Substantial evidence supports the hypothesis that KAI2 and D14 are receptors for KAR and SL, respectively. Several types of in vitro assays have shown that KAI2 binds KAR1, and that D14 binds and hydrolyzes GR24 (Hamiaux et al., 2012; Guo et al., 2013; Kagiyama et al., 2013; Nakamura et al., 2013; Zhao et al., 2013, 2015). Protein-ligand complexes of KAI2-KAR1 and D14 with GR24 and its hydrolytic products have been resolved by X-ray crystallography (Guo et al., 2013; Nakamura et al., 2013; Zhao et al., 2013, 2015). D14 function requires an active catalytic site, but the byproducts of GR24 hydrolysis do not rescue the d14/dad2 mutant in petunia (Hamiaux et al., 2012). This indicates that signal transduction is achieved by the act of ligand binding or hydrolysis. Indeed, SL promotes the association of D14 with MAX2/D3 and DWARF53 (D53) in rice, which causes polyubiquitination and proteolysis of D53 (Jiang et al., 2013; Zhou et al., 2013, Zhao et al., 2014). Degradation of D53 is necessary for SL signal transduction (Jiang et al., 2013; Zhou et al., 2013). D14 does not show obvious conformational changes during SL binding or hydrolysis, but in the presence of GR24 it undergoes thermal destabilization that is enhanced by MAX2/D3 interactions (Hamiaux et al., 2012; Zhao et al., 2015). D14 interactions with MAX2/D3 and D53 are selectively activated by 2′R SL stereoisomers (Umehara et al., 2015; Zhao et al., 2015). Arabidopsis D14 destabilizes in the presence of either GR245DS or GR24ent-5DS, but it is primarily responsive to GR245DS in vivo (Scaffidi et al., 2014; Waters et al., 2015b). In Arabidopsis, the D53 orthologs SMXL6, SMXL7, and SMXL8 mediate growth responses to SL downstream of MAX2, interact with D14, and are also targeted for degradation in a D14-dependent manner following GR24 treatment (Soundappan et al., 2015; Umehara et al., 2015; Wang et al., 2015). KAR perception by KAI2 is hypothesized to trigger similar degradation of SMAX1, a D53/SMXL6/7/8 paralog in Arabidopsis that controls seed germination, seedling growth, and leaf development (Stanga et al., 2013; Bennett and Leyser, 2014; Soundappan et al., 2015).
kai2 Phenotypes Suggest Insensitivity to an Endogenous, Non-Strigolactone Ligand
In addition to KAR-insensitivity, kai2 and max2 mutants share phenotypes of increased seed dormancy and reduced photomorphogenic growth in seedlings. These phenotypes are opposite to the effects of KAR treatment, and are not observed in d14 or SL-deficient mutants (Nelson et al., 2011; Shen et al., 2012). This observation provided the first evidence that KAI2 and MAX2 are required for responses to an endogenous, non-SL signal (Flematti et al., 2013; Waters et al., 2014). In addition, Arabidopsis KAI2 hydrolyzes GR24ent-5DS and undergoes thermal destabilization in its presence, but KAI2 is not active toward GR245DS (Waters et al., 2015b). These data support observations that GR24ent-5DS, but not GR245DS or carlactone, enhances Arabidopsis germination, which is controlled by KAI2 but not D14 (Scaffidi et al., 2013, 2014). Thus Arabidopsis KAI2 has the capacity to respond to more than one type of non-SL butenolide compound, but is not involved in SL signaling. We propose that KARs and GR24ent-5DS can fortuitously substitute for its endogenous signal(s), which we herein refer to as KAI2 ligand (KL). Like strigolactones, KL is not necessarily a single compound and may be a class of similar molecules.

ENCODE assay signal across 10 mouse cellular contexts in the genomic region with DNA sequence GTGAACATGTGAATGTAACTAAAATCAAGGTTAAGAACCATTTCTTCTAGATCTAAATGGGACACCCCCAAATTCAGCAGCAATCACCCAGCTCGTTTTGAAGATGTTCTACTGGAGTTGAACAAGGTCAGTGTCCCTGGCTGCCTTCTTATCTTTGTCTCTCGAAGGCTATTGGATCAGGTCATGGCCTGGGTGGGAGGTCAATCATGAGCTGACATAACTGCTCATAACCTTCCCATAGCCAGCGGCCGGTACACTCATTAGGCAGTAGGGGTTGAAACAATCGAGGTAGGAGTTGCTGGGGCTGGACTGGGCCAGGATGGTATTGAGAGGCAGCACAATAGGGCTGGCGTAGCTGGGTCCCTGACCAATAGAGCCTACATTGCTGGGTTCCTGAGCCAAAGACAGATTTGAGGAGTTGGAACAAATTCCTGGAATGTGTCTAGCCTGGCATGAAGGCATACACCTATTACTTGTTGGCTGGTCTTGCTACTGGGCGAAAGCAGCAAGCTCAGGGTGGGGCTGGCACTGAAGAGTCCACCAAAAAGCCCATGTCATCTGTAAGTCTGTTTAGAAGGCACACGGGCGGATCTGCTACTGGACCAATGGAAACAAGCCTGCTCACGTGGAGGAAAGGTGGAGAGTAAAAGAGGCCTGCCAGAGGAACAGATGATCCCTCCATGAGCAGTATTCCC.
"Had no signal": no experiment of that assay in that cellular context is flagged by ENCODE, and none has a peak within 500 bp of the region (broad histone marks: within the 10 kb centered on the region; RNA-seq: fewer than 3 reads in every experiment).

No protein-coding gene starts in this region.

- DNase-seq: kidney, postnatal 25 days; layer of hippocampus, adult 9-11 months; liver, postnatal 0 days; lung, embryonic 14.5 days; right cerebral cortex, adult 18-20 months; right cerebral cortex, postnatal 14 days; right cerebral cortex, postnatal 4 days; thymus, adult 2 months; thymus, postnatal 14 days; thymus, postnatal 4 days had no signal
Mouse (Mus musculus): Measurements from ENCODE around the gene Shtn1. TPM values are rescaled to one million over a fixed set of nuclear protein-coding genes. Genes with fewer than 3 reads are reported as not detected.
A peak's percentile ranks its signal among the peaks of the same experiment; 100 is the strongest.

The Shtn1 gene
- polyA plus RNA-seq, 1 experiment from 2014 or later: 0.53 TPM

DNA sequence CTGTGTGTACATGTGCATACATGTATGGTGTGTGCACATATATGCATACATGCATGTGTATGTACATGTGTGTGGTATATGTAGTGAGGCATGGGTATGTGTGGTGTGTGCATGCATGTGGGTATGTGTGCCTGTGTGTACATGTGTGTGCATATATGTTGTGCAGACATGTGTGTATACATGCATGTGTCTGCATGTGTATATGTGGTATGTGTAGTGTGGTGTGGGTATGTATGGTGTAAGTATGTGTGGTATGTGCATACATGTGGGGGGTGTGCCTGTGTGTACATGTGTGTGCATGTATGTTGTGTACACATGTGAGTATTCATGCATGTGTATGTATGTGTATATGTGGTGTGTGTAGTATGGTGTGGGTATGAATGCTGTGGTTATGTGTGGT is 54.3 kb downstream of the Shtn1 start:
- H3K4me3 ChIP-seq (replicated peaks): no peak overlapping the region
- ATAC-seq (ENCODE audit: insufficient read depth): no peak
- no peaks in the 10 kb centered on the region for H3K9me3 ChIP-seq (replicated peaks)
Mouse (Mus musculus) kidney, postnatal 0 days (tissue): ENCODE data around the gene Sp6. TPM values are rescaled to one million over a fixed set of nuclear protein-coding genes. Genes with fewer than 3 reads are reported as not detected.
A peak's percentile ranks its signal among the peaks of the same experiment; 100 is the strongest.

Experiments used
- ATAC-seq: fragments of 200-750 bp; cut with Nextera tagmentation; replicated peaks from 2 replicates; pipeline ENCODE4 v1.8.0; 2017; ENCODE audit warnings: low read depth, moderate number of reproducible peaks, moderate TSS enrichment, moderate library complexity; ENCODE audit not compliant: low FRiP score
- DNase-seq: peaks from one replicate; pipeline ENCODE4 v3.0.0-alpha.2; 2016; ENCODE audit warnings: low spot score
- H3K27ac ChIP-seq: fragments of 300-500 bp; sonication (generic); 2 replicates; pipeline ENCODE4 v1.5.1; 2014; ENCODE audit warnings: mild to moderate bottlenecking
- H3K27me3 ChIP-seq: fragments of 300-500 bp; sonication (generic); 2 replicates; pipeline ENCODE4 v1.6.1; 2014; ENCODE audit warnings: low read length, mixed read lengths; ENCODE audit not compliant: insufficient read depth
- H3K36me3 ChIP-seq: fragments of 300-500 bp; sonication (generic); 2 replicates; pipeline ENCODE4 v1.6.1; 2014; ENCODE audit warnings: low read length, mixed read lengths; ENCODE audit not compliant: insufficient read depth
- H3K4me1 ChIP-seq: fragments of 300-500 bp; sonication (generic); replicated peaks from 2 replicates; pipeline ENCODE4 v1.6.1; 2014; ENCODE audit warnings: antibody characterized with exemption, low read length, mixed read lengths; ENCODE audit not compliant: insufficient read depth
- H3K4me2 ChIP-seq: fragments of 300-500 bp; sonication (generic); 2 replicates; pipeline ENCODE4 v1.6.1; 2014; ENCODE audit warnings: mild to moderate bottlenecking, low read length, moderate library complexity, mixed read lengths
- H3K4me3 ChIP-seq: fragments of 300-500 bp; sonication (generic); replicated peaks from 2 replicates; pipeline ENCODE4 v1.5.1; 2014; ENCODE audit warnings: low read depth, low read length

An alternative explanation for kai2 mutant phenotypes is that KAI2 is always active, but KAR enhances its activity. For example, KAI2 could have a weak physical interaction with a signaling partner that is strengthened by KAR. In this case kai2 phenotypes could result from a loss of constitutive, ligand-independent KAI2 activity rather than a lack of KL perception. Two observations counter this idea. First, a Ser-His-Asp catalytic triad is conserved throughout KAI2 proteins found in land plants, indicating selective pressure to retain catalytic activity. Indeed the catalytic Ser is required for KAI2 hydrolytic activity and rescue of kai2 mutants (Waters et al., 2014, 2015a,b). Thus hydrolysis-independent activity is unlikely to have functional significance. Second, overexpression of KAI2 does not induce constitutive KAR response phenotypes in seedlings, as would be expected if basal activity were increased (Waters and Smith, 2013). However, it does cause hypersensitivity to KAR treatment, which is consistent with an increased capacity for ligand-activated signaling. It must be noted that KAI2 overexpression does reduce seed dormancy (Waters and Smith, 2013); we propose that this observation reflects that KL is a limiting factor for KAI2 activity in seedlings but not in seed.
A Lycophyte Kai2 may be Kl-Specific